Catching Up With Top Chef's Yigit Pura


By Phillip B. Crook

It wouldn't have mattered whether pastry master Yigit Pura won or lost the first season of Top Chef: Just Desserts. He'd already won himself a legion of gay fans devoted to his puppy-dog eyes and sweetheart disposition. But after the 29-year-old Turkish-American became the first gay winner of any Top Chef, we caught up with him to get the dish on Gail Simmons's shoe closet, combating homophobia on TV, and his giant crush on Ricky Martin.

Out: Let's start by playing a game called Man Candy. I'll name a man and you describe what he'd taste like if he were a dessert.
Yigit Pura: [laughs] Ok.

Zac Young [friend and Top Chef: Just Desserts competitor].
[Laughs even louder] Sour Patch Kids.

Hubert Keller.
Something classic and elegant where every bite brings a little more flavor into your mouth, but it's all very gentlemanly.

Yigit Pura.
I'm going to have to leave that to your readers to decide.

Ricky Martin.
Wow, you know, I never used to be a fan of Ricky Martin, but when I saw him on Oprah a few weeks ago, I actually had some flutters. I think I fell in love. If Out could ever make that happen, I'd be more than open to it'

I'll see what I can do. How about Johnny Weir?
A good chocolate 'clair: shiny and tasty and cream-filled.

Morgan Wilson [Top Chef: Just Desserts competitor].
Oh god. He would have to be a very complex and angry dessert, so'let me get back to you on that one.

How did you react to the homophobic comments Morgan made all season, which seemed to become more numerous as the finale got closer?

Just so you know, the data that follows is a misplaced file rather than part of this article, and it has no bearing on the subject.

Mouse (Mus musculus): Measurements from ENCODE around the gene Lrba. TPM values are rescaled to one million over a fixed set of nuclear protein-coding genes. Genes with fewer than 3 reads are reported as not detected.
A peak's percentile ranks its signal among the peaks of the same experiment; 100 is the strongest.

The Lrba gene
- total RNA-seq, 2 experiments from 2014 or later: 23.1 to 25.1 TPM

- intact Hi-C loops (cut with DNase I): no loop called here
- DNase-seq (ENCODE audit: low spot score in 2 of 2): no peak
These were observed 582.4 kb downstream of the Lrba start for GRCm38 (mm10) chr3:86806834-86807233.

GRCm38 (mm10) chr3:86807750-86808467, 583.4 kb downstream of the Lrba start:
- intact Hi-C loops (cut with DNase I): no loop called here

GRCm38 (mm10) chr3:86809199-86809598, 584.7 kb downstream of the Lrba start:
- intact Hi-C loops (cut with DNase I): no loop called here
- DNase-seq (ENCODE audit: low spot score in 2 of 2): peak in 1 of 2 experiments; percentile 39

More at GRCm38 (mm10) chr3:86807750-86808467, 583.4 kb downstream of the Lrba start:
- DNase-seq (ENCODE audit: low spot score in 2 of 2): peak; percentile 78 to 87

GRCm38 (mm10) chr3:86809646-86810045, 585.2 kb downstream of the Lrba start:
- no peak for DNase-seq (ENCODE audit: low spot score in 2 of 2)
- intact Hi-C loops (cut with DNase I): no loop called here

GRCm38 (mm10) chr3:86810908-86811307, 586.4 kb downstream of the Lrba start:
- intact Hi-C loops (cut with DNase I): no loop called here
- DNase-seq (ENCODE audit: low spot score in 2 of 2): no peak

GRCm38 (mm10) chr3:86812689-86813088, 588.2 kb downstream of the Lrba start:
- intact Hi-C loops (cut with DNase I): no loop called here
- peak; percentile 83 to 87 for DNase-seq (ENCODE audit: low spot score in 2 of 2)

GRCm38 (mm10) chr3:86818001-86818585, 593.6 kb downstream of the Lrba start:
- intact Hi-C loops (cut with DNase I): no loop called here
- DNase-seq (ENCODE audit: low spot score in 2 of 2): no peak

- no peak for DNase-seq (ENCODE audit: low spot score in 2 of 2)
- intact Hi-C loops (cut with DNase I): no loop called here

He made a comment about how he felt so isolated being there. He hated it because he was surrounded by gay men and women. At that point my lid kind of flipped and I told him, 'You have no idea what it means to be isolated. Most gay youth have to go through their entire lives like this and the fact that you can't relate to people because they're female or because of their sexual orientation says nothing about their personality. It just means you're closed-minded and have no compassion.' It's really kind of pathetic and sad.

Was he in the back of your mind when you filmed your video for the "It Gets Better" Project?
Definitely. I can't imagine any gay youth, including myself, who didn't think about suicide when you were coming out. I had a hard time with that. I started thinking about Morgan and how he kept calling Zac a fairy and a little girl. When you make an insult toward a gay person, you make an insult toward me and every gay man, lesbian, transgender, or questioning youth in the country.

Do you think it's different when Morgan calls Zac a little girl and when you call him your little sister?
It's absolutely very different because when I call Zac my little sister, he is like my little sister or little brother. Zac and I have that kind of rapport. I think it depends on the context in which you say it. Morgan's comment was definitely meant in a derogatory term. Any man who has to reiterate that he's a heterosexual man repeatedly, there's usually a little something missing in that link.

Tags: Television